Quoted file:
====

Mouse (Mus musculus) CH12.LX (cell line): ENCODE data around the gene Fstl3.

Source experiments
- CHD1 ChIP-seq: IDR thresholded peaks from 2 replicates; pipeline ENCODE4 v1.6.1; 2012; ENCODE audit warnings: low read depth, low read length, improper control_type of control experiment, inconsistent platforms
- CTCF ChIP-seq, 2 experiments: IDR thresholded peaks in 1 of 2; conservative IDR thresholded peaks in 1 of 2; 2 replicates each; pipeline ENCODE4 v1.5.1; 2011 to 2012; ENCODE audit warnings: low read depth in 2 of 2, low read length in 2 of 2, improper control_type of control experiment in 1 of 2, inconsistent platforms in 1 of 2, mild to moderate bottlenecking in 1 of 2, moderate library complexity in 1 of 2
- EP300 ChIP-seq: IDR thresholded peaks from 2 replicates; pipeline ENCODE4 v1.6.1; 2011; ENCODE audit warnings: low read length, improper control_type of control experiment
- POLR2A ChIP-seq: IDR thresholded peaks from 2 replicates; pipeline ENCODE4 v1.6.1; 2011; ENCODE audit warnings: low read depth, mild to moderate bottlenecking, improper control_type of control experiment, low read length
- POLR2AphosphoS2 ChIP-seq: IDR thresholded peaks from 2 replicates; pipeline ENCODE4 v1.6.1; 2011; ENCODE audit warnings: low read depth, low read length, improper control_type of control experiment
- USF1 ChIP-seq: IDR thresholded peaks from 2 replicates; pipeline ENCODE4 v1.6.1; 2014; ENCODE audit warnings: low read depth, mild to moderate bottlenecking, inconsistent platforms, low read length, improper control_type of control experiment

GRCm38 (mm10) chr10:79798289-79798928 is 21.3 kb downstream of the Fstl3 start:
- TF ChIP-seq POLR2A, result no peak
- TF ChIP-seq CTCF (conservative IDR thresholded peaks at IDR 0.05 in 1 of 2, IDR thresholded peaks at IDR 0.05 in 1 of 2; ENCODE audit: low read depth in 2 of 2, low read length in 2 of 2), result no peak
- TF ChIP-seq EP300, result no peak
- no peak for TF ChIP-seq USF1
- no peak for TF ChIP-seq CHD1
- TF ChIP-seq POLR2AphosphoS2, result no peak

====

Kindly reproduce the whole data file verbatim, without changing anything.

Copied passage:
Mouse (Mus musculus) CH12.LX (cell line): ENCODE data around the gene Fstl3.

Source experiments
- CHD1 ChIP-seq: IDR thresholded peaks from 2 replicates; pipeline ENCODE4 v1.6.1; 2012; ENCODE audit warnings: low read depth, low read length, improper control_type of control experiment, inconsistent platforms
- CTCF ChIP-seq, 2 experiments: IDR thresholded peaks in 1 of 2; conservative IDR thresholded peaks in 1 of 2; 2 replicates each; pipeline ENCODE4 v1.5.1; 2011 to 2012; ENCODE audit warnings: low read depth in 2 of 2, low read length in 2 of 2, improper control_type of control experiment in 1 of 2, inconsistent platforms in 1 of 2, mild to moderate bottlenecking in 1 of 2, moderate library complexity in 1 of 2
- EP300 ChIP-seq: IDR thresholded peaks from 2 replicates; pipeline ENCODE4 v1.6.1; 2011; ENCODE audit warnings: low read length, improper control_type of control experiment
- POLR2A ChIP-seq: IDR thresholded peaks from 2 replicates; pipeline ENCODE4 v1.6.1; 2011; ENCODE audit warnings: low read depth, mild to moderate bottlenecking, improper control_type of control experiment, low read length
- POLR2AphosphoS2 ChIP-seq: IDR thresholded peaks from 2 replicates; pipeline ENCODE4 v1.6.1; 2011; ENCODE audit warnings: low read depth, low read length, improper control_type of control experiment
- USF1 ChIP-seq: IDR thresholded peaks from 2 replicates; pipeline ENCODE4 v1.6.1; 2014; ENCODE audit warnings: low read depth, mild to moderate bottlenecking, inconsistent platforms, low read length, improper control_type of control experiment

GRCm38 (mm10) chr10:79798289-79798928 is 21.3 kb downstream of the Fstl3 start:
- TF ChIP-seq POLR2A, result no peak
- TF ChIP-seq CTCF (conservative IDR thresholded peaks at IDR 0.05 in 1 of 2, IDR thresholded peaks at IDR 0.05 in 1 of 2; ENCODE audit: low read depth in 2 of 2, low read length in 2 of 2), result no peak
- TF ChIP-seq EP300, result no peak
- no peak for TF ChIP-seq USF1
- no peak for TF ChIP-seq CHD1
- TF ChIP-seq POLR2AphosphoS2, result no peak